Greek officials are trying to persuade their euro-area creditors to look beyond existing financial backstops to help them escape the shackles of the country’s bailout, two people familiar with the matter said to Bloomberg.
The Greek proposal would spare euro member states from pledging additional loans by converting unused funds from its existing program, which had been earmarked for banks, into a credit line, according to the people, who asked not to be identified because they are not authorized to speak publicly on the matter. That would give Greek officials a backup plan should they struggle to sell bonds.
The pitch epitomizes Prime Minister Antonis Samaras’s balancing act as he tries to convince voters that Greece is regaining its economic independence while reassuring investors that Europe’s most indebted state can still refinance its liabilities without the international lifeline which has kept it afloat since 2010.
The size of the envelope might reach 15 billion euros ($19.2 billion) through 2016, including the profits that euro-area central banks made on their Greek bonds portfolio, and which national governments have already committed to return to Greece, one of the people said.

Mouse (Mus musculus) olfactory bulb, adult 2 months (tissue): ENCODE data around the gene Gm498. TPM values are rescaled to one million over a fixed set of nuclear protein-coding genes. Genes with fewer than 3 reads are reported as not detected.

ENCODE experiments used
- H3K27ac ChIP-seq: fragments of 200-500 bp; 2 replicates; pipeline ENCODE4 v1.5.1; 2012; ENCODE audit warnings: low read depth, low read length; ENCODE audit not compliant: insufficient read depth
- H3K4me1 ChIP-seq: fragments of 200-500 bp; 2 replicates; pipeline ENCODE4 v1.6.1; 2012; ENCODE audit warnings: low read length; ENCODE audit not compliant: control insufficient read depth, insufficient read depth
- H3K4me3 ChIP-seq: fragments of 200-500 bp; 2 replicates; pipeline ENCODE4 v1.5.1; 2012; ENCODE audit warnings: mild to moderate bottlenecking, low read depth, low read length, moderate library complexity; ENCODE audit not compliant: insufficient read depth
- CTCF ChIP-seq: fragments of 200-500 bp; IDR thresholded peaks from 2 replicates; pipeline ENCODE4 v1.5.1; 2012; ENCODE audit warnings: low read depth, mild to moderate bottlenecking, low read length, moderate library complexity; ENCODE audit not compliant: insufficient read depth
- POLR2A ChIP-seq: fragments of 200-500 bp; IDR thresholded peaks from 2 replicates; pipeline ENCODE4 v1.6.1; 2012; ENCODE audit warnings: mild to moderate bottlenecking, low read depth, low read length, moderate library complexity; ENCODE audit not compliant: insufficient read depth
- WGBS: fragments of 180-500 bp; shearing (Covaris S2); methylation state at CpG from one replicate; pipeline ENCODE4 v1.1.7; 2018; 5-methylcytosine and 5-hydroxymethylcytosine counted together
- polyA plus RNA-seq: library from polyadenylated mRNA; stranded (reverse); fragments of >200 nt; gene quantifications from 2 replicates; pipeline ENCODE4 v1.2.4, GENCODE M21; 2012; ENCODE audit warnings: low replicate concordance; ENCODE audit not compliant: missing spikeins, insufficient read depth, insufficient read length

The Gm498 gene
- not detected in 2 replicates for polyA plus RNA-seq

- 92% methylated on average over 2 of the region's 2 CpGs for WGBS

Under the structure Greek negotiators are pushing for, the European Stability Mechanism would create a special fund from unused money from Greece’s existing 240 billion-euro bailouts that had been set aside for the sole purpose of keeping the banking system capitalized, the people said. That set-up would bypass the ESM’s Precautionary Conditioned Credit Line, which Greece will probably be deemed ineligible for, and the stricter Enhanced Conditions Credit Line, which the Greek government wants to avoid because of the strings attached to it.
Emboldened by an improvement in Greek public finances and a return to bond markets after a four-year exile, Samaras has staked his political credibility on exiting the bailout program this year and easing the country’s unpopular economic oversight by the euro area and the International Monetary Fund. The plan met with skepticism from investors, triggering a selloff in Greek government bonds, which lost 18 percent in the past month, more than any other sovereign security tracked by Bloomberg’s World Bond Indexes.
The officials negotiating the deal still have to agree on what kind of oversight should be attached to the facility, the people said. The plan is also dependent on Greek lenders not having to tap the bank recapitalization fund reserves when the European Central Bank releases the results of a health-check result on Oct. 26.